These New Hampshire travel photos are from two trips to the White Mountains in central New Hampshire. You're going to get a tale of two climates.
Taken only 4 months apart, the images from the two trips show a land of contrasting environments that gives you completely different experiences.
Like many other states in the northeast, New Hampshire's weather changes dramatically between seasons ( and sometime within minutes when you hike to higher elevations).
For 10 years I had been saying
"I gotta get up here and visit in the Summertime."
Finally I made the commitment, blocked off the time, and constructed my list of hiking apparel, camping equipment, food and water supplies, and the needed camera gear to pack in my hiking camera bag.
I chose the first few days of September for favorable weather conditions to shoot my first round of travel photos of New Hampshire.
Unlike the January visits for the last 26 years, everything was green in September!
My normal time to visit New Hampshire is the end of January, when the ski slopes are full of snow, and ice patterns have formed on the lakes and rivers.
The summertime view of Crawfords Notch from the rock terrace at the top of the Mt. Willard trail includes typical warm weather haze.
This was the first time I hiked the Mt. Willard Trail, a 3.2 mile round-trip hike with about 900 feet of elevation gain. If you hike on a weekday, after the vacation rush is over, you may only see a small handful of fellow hikers.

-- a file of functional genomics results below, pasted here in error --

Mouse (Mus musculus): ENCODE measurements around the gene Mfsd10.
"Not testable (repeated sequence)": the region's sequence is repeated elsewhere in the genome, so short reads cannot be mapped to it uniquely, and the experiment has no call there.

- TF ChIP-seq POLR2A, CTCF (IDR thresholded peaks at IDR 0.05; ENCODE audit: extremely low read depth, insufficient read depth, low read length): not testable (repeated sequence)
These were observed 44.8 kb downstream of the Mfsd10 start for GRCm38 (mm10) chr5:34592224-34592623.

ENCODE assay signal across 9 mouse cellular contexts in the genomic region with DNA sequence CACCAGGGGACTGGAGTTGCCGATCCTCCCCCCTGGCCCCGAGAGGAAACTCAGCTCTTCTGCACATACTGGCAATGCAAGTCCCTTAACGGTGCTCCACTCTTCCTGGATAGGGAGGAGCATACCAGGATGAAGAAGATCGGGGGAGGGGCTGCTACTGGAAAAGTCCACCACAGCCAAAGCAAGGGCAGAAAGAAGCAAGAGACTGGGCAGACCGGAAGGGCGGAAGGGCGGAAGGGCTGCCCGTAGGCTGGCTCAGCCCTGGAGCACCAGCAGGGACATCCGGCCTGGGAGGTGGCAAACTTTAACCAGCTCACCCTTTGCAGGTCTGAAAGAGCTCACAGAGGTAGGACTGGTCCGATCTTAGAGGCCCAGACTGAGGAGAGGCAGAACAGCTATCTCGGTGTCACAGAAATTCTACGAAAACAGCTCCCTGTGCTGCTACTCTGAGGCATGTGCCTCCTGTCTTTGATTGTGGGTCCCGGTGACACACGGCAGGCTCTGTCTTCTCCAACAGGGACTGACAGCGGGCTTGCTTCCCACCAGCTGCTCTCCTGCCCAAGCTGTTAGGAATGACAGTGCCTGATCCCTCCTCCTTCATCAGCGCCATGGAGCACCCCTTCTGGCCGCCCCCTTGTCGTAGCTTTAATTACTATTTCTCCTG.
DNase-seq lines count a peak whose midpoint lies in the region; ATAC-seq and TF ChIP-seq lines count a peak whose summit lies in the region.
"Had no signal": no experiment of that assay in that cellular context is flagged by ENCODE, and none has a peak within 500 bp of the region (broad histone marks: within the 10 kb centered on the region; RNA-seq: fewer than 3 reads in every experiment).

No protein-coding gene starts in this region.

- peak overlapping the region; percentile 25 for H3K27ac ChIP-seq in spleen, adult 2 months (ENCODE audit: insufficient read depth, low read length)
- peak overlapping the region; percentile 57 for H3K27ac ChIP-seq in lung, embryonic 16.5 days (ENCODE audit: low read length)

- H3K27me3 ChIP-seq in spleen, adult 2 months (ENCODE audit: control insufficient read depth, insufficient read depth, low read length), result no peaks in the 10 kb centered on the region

Four months later, I got to hike it again. What a difference! It was a mild day in late January with not a single cloud to be seen.
The Mt. Willard trail head begins behind the Crawford Notch Train depot and museum, exactly on the spot where this photos was taken. You can watch for the trains that actively use this railroad in the summertime.
If you visit in the winter, you will have a completely different experience.
Although it's boarded up for winter, the yellow painted depot provides a nice contrast with a clear blue January morning sky.
You can find campsites up and down the Saco River near Crawfords Notch. This photo of the rocks in the Saco was taken a few feet from my campsite.
The campsites are closed in the winter for obvious reasons. The frozen Saco provides a lot of opportunities for you to get creative and take some abstract ice pattern images.
This photo of the Saco was taken behind the Attitash Mountain Resort in bartlett, New Hampshire.
Thanks for traveling with me to the White Mountains of New Hampshire.
The Traveling Photographer
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